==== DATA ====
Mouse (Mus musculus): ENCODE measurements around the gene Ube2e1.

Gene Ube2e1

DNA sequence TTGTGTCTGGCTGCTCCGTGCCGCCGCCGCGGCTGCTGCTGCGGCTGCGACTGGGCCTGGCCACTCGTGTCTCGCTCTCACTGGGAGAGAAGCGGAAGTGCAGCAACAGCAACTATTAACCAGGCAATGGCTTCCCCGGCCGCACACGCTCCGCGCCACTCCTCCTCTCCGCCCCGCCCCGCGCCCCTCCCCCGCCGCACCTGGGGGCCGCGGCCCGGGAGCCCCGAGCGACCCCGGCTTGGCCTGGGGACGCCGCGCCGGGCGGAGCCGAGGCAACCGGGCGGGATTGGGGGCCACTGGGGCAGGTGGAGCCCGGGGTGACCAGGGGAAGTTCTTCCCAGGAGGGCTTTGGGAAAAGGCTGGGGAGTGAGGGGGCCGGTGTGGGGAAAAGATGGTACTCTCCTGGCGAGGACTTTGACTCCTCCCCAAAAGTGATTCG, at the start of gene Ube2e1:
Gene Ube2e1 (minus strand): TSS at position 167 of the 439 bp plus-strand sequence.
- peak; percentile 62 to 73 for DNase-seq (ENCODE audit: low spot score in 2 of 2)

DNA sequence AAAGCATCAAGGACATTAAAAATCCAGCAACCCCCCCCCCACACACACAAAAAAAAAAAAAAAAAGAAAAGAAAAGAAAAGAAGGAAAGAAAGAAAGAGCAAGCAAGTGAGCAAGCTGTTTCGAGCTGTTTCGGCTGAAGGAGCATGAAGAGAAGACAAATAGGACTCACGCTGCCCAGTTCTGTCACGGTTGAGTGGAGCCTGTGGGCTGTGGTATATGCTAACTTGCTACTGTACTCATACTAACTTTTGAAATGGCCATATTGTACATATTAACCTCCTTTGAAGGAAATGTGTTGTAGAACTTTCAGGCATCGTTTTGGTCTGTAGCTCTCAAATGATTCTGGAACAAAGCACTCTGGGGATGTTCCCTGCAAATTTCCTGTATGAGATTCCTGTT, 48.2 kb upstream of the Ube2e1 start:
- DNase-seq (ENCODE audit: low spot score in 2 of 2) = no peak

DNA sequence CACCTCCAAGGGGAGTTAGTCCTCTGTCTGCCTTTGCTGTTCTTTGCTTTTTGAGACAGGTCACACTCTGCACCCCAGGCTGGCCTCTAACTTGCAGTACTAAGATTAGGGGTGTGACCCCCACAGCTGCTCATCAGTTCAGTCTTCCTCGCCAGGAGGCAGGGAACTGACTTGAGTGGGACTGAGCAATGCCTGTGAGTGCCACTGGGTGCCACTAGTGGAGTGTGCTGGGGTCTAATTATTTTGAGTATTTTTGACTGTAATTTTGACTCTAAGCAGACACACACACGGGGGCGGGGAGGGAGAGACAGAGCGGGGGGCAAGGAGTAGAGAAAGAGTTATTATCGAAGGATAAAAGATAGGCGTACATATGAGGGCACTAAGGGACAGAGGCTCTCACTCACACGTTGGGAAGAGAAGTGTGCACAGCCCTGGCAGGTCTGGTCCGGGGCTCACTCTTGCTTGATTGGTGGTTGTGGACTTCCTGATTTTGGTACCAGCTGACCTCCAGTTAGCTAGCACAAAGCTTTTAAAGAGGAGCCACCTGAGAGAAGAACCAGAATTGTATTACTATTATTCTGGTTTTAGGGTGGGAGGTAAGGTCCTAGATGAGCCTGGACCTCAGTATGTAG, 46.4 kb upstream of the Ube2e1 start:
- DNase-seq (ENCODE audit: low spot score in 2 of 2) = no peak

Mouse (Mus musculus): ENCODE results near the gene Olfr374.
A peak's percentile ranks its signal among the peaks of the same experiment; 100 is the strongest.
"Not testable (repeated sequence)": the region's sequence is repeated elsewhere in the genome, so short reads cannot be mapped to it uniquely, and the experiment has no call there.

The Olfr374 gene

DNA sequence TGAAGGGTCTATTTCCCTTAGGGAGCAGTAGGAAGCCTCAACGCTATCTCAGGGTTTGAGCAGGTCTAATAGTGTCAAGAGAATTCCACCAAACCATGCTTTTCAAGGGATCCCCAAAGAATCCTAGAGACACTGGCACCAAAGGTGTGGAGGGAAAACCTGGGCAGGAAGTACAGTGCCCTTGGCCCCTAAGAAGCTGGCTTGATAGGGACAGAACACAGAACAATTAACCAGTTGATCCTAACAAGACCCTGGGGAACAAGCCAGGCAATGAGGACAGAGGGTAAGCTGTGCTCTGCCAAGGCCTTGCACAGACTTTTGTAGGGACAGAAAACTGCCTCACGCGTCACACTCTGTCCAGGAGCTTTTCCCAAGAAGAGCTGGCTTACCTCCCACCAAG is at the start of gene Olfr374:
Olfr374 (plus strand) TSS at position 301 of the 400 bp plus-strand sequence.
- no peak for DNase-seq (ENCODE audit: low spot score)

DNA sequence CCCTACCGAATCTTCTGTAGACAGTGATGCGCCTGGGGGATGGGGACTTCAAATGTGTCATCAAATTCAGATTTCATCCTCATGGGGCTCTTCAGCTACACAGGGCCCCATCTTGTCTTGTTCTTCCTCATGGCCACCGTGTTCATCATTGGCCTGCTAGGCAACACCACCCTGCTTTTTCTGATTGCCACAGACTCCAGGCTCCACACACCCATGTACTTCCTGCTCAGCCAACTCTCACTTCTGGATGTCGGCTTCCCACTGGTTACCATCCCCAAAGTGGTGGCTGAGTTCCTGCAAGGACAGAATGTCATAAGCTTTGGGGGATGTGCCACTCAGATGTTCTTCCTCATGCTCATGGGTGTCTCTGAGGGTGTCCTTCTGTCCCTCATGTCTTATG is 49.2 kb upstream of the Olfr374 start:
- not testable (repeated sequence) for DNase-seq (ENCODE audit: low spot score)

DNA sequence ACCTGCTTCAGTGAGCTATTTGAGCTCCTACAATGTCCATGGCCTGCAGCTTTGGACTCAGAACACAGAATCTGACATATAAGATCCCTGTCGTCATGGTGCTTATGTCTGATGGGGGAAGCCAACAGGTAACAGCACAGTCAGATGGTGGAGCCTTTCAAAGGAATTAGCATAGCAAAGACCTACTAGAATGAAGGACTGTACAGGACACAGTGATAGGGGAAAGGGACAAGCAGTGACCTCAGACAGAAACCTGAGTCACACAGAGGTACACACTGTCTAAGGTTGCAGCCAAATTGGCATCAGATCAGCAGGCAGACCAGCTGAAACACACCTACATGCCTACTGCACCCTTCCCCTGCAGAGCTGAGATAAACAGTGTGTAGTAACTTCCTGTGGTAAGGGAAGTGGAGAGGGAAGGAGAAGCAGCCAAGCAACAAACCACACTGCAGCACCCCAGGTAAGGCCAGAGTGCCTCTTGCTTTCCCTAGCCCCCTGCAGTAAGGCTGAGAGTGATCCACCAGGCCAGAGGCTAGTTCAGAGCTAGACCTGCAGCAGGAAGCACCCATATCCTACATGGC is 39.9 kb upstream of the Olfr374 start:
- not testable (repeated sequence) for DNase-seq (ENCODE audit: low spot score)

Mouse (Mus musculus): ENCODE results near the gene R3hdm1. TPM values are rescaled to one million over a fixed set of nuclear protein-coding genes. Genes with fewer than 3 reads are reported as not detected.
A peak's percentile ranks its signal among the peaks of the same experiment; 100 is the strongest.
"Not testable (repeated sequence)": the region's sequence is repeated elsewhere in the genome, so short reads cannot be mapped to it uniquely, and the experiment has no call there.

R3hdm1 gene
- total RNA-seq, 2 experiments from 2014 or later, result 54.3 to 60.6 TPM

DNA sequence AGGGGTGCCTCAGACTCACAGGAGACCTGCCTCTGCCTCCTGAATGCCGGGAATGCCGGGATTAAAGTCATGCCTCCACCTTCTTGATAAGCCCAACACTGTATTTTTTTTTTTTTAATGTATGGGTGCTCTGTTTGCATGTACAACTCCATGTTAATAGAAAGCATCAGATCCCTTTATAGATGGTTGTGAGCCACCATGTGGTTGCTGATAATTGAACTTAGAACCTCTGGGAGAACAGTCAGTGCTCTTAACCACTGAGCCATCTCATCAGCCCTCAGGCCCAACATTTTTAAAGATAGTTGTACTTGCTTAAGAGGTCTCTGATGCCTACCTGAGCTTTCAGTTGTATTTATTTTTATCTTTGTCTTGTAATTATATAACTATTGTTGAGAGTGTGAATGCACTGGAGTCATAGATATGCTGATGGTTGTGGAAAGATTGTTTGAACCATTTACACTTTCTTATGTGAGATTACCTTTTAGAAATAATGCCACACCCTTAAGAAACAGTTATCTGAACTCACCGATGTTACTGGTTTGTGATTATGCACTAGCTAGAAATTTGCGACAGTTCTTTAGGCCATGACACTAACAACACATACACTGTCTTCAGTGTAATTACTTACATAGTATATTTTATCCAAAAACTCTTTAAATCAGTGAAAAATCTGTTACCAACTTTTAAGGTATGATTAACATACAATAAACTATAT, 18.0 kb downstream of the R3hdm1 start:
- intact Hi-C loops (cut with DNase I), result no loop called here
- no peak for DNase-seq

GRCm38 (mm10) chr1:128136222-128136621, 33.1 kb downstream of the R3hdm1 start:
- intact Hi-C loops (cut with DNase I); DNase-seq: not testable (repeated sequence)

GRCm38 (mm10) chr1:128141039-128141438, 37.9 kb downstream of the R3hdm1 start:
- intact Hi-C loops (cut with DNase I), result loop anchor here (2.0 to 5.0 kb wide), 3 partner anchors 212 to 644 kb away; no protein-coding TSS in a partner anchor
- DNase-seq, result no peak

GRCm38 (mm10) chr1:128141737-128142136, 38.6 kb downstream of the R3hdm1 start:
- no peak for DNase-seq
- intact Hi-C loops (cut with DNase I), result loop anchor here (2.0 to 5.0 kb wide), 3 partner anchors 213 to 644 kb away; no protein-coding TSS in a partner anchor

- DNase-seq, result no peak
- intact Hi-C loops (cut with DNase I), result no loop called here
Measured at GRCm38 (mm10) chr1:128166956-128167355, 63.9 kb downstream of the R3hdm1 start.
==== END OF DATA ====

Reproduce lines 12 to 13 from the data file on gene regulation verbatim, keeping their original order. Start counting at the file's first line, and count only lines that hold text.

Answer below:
"Not testable (repeated sequence)": the region's sequence is repeated elsewhere in the genome, so short reads cannot be mapped to it uniquely, and the experiment has no call there.

The Olfr374 gene